My first week of school in Manizales
Author: Stephen Perkins
Excerpt: English Teaching Fellow, Stephen Perkins, on arriving to his school in Manizales and how he “hit the jackpot” in Colombia’s Coffee Region.
“You’ve hit the jackpot.” That’s what I was repeatedly told regarding my school placement by other teachers on my program who have been in Manizales since January. After a week of observing classes and interacting with the students and other teachers, it’s clear they weren’t lying! The students are awesome (I say that now), the other teachers couldn’t be nicer, and the school location is in a great neighborhood right next to the main athletic fields.
It’s a Kindergarten through 11th grade school with 2,300 students. However, the two other fellows and I will be only be working with the 6th through 11th graders. I will be teaching two 6th grade classes, two 9th grade classes, three 10th grade classes, and one 11th grade class.
It will be interesting to see my different experiences with the various grade levels. I know there will be challenges but it should also be a lot of fun. The class sizes vary between 30 and 40 students and there is a very wide range of English levels among the students. Some kids can’t say much more than “hello” while others can have a full on conversation. The problem is compounded when the lower level students don’t even make an effort to speak English they just look to the more advanced students to translate everything for them.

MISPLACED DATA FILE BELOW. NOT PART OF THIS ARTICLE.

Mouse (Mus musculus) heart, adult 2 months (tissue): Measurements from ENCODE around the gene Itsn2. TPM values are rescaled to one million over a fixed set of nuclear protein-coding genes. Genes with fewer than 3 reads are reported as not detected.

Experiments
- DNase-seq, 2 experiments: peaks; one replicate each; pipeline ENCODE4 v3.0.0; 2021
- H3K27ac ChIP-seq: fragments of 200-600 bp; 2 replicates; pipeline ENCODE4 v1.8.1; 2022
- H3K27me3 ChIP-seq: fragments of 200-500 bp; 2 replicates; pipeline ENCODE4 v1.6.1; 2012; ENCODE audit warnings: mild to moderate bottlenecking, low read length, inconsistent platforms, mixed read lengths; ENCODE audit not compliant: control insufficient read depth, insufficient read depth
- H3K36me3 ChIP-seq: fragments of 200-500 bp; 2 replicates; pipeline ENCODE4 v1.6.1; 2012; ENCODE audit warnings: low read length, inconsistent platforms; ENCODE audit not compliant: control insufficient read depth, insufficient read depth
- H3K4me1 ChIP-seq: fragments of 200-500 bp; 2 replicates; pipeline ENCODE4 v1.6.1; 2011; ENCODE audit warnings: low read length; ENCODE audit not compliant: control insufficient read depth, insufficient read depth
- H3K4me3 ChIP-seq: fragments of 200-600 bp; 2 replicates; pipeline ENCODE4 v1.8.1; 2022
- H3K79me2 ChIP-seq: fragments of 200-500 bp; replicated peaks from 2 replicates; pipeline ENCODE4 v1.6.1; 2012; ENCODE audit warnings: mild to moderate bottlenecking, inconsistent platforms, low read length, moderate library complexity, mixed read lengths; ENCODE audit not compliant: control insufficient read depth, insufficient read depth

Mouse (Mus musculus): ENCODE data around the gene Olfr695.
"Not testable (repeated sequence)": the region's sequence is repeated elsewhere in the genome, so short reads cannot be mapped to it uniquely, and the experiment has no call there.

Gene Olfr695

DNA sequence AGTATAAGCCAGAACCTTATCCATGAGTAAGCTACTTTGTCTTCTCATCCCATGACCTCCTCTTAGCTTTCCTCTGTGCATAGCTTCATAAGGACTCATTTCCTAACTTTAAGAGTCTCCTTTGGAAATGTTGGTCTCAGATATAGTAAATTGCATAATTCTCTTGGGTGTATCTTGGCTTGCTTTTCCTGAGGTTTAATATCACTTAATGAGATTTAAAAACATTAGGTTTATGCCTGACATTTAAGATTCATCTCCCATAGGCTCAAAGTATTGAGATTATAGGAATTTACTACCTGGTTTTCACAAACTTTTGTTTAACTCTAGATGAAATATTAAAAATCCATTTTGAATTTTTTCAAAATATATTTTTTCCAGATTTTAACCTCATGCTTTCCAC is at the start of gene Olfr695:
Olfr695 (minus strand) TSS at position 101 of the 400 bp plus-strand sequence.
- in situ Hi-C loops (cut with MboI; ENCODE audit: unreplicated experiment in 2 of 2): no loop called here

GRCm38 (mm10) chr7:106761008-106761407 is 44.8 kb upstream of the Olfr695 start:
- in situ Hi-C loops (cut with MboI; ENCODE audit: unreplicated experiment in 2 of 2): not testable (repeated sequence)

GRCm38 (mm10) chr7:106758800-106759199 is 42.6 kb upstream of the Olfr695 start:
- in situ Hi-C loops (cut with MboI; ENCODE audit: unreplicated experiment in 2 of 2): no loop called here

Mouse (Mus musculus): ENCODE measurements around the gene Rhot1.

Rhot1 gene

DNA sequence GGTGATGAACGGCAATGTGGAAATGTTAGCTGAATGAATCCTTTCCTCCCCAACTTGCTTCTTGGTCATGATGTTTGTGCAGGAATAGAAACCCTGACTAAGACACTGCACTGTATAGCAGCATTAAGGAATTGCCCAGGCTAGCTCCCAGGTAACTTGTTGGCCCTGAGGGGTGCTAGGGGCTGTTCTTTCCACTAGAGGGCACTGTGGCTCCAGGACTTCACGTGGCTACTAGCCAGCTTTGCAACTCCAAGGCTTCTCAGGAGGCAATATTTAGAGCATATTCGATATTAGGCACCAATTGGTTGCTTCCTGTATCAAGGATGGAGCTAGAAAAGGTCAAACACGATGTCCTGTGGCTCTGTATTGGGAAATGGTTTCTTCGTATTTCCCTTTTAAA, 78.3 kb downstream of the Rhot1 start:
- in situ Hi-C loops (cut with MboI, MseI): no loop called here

All the schools that are part of the Ministry of Education Program are public schools mostly from poorer neighborhoods. My school isn’t as disadvantaged as many of the other schools on the program. However, I don’t think I have even one student who has left Colombia in their life. The large majority has never interacted with foreigners before (besides the previous fellows at the school). As a result, the two other fellows at the school and I are practically celebrities on campus, especially among the younger kids. They all want to say hello to us in the hallways, and I will have kids circle around me and ask questions.
I have already been able to hop into a few sports games during recess which has been a blast. I played full court basketball with some 9th graders last week and also ran the ping pong table for all of recess. Despite, all the 4th graders hovering around the table and letting their curiosity physically interfere with the game, I was able to retire undefeated for the day. I was even challenged to a game of chess by a 9th grade girl and I took her down in a barn burner.
As a part of our program, we are supposed to do one hour of cultural work per week and I am thinking of starting an after school basketball club. We will see. I officially start teaching tomorrow and it is bound to be a memorable experience one way or another.
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